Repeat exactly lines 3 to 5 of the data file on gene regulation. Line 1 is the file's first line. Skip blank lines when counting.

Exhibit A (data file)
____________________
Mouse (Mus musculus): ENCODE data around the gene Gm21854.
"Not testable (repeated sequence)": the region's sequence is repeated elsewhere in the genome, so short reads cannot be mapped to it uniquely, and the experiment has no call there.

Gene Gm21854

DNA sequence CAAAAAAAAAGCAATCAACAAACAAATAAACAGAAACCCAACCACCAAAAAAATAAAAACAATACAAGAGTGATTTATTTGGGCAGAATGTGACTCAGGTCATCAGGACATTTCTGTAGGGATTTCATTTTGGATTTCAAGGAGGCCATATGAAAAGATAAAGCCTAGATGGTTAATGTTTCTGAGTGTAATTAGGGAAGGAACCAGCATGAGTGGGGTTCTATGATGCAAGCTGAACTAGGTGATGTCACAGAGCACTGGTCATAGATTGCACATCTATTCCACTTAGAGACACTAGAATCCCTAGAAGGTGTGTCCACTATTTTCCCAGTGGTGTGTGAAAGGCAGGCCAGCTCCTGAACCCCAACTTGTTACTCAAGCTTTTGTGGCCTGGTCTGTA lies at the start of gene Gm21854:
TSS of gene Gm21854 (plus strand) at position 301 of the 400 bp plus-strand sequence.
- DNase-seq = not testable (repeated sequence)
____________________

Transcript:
Gene Gm21854

DNA sequence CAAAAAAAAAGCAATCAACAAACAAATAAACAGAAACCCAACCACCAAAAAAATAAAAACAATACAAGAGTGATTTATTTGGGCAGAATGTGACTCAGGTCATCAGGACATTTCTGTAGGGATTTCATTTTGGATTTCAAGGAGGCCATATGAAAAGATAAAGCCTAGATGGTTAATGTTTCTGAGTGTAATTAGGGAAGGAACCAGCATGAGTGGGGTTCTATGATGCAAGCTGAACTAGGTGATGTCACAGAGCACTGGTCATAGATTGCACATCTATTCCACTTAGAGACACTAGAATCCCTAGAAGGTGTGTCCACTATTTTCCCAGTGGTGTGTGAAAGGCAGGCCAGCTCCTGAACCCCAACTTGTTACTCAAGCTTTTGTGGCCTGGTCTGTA lies at the start of gene Gm21854:
TSS of gene Gm21854 (plus strand) at position 301 of the 400 bp plus-strand sequence.